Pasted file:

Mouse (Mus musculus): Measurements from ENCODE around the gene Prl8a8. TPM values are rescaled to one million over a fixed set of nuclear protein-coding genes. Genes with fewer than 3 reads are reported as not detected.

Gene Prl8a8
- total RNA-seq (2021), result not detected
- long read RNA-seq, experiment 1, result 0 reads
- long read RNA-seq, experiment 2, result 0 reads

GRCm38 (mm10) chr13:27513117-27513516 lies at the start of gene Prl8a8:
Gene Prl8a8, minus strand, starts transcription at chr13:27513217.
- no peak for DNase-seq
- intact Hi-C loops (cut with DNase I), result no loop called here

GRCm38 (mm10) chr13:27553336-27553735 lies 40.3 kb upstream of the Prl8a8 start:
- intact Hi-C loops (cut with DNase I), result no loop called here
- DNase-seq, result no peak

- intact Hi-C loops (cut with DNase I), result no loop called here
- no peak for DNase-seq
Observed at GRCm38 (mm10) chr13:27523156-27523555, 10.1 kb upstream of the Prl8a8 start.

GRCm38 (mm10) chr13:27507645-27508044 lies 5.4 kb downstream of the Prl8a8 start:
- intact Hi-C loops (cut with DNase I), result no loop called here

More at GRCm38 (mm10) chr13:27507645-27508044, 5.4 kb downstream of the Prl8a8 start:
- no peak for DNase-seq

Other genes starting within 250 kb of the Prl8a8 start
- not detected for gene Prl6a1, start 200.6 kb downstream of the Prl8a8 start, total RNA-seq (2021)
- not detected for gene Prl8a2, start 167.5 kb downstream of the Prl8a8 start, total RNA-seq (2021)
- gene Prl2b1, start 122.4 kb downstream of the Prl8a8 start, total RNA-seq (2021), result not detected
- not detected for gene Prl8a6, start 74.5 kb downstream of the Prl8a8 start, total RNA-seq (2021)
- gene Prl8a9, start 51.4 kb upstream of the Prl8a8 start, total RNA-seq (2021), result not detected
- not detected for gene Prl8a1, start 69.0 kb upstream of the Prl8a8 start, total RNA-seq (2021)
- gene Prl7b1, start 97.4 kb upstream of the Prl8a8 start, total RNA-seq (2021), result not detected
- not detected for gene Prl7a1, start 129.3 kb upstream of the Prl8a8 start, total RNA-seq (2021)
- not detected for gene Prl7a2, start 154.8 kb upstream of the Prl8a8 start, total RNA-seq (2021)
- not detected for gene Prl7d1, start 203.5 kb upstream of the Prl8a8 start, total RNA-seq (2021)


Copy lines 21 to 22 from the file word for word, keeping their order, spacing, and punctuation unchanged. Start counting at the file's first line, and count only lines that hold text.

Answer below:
- not detected for gene Prl6a1, start 200.6 kb downstream of the Prl8a8 start, total RNA-seq (2021)
- not detected for gene Prl8a2, start 167.5 kb downstream of the Prl8a8 start, total RNA-seq (2021)